Treasury prices rose on Monday, pulling down yields, as a round of weaker-than-expected data out of China and headlines around the Taliban’s seizure of power in Afghanistan soured investor appetite for riskier assets for part of the day.
What are yields doing?
The yield on the 10-year Treasury note
fell to 1.255% from 1.297% at 3 p.m. Eastern on Friday. Yields and debt prices move in opposite directions.
The 2-year note yield
declined to 0.205% from 0.215% Friday afternoon.
The yield on the 30-year Treasury bond
was at 1.923%, compared with 1.948% late Friday.
The 10- and 30-year rates each had their largest two-day declines since July 19, based on 3 p.m. levels, according to Dow Jones Market Data.
What’s driving yields?
China data appeared to be setting the tone across global financial markets early Monday. July data showed retail sales and industrial production disappointed, along with a January-to-July measure of fixed-asset investment.
Analysts said headlines around the weekend collapse of the Afghanistan government as Taliban forces took over Kabul may also have been a factor souring overall market sentiment, providing some support for safe-haven assets like core government bonds.
See: Will Afghanistan collapse tarnish the U.S. dollar and other assets?
In the U.S., the New York Empire State factory index tumbled in August from last month’s record high. The headline general business conditions index fell 24.7 points to 18.3 in August, the regional Fed bank said Monday.
The data comes on the heels of a Friday reading of the University of Michigan’s preliminary August reading on consumer confidence, which unexpectedly dropped to its lowest since December 2011.
Meanwhile, The Wall Street Journal reported that Federal Reserve officials were near agreement to start scaling back easy money policies in about three months if the economic recovery continues, with some pushing to end the central bank’s asset-buying program by the middle of next year. A string of strong employment reports are strengthening the argument for the Fed to announce its intentions to start tapering at its next meeting on Sept. 21-22, the report said.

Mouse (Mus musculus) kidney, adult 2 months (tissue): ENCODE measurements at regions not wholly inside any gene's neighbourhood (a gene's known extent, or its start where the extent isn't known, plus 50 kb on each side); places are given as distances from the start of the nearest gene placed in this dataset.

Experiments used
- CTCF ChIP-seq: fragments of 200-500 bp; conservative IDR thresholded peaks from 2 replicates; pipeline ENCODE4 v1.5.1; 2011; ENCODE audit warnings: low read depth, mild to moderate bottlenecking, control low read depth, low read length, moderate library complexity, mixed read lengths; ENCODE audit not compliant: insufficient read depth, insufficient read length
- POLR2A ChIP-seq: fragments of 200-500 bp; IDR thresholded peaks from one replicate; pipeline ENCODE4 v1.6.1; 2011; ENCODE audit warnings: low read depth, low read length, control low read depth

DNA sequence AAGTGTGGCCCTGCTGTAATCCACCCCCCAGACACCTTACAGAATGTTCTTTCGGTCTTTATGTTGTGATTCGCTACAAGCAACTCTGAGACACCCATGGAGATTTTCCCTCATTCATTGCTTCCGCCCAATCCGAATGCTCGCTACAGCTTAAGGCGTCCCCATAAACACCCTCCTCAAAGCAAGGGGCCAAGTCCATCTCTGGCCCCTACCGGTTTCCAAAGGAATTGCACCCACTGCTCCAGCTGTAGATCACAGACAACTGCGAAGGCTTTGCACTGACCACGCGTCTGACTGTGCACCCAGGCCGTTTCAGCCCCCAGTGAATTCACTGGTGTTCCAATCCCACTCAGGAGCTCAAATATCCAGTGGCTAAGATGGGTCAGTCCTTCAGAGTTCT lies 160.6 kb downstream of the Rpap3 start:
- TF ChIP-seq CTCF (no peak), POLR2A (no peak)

Read: Worries about global growth outweigh report Fed moving closer to faster-than-expected tapering process
What are analysts saying?
“Geopolitics (Taliban taking control of the Afghan capital Kabul) and slowing Chinese growth momentum at the start of Q3 dampen the general risk mood,” wrote analysts at KBC Bank in Brussels, in a note. China’s retail sales, industrial production and other data all disappointed in July, they noted. “The delta variant outbreak is the main culprit, especially for the hit on consumption.”
“Rather than taking a U.S.-centric view of the impact of Afghanistan on rates and currencies, the better observation is chaos for 38 million situated between Pakistan and Iran further destabilizes a world still giving ground to the pandemic,” Jim Vogel of FHN Financial wrote in a note on Monday. Meanwhile, on the Fed front, “even though few now expect a tantrum when the taper is formally announced, bond traders will use any excuse to anticipate actual rate hikes and steepen the curve. The pivot for rates will be whether investors respond to steepening by putting excess cash to work out the curve.”
“Today’s moves may be just in response to what’s going on overseas, in Afghanistan,” said David Petrosinelli, a senior trader at InspereX. “But at the end of the day, it’s hard to see rates sitting where they are sitting today given the drumbeat of price input announcements coming in. It’s going to be very hard for the Fed to not be more forceful and deliberate about tapering, which is the first step prior to a hike.” Petrosinelli said that “the problem you have when you run out of tools and leave rates for an extended time near zero, is that, by all measures, it stunts growth as banks will find it increasingly difficult to lend to businesses at unattractive rates. The longer you throw maximum policy accommodation at an economy that doesn’t appear to need it, the greater the risk of creating stagflation pressures. That’s not the issue now, but if the Fed waits too long, anything is possible. Once inflation is out there, it gets tougher to quell and hard to take away.”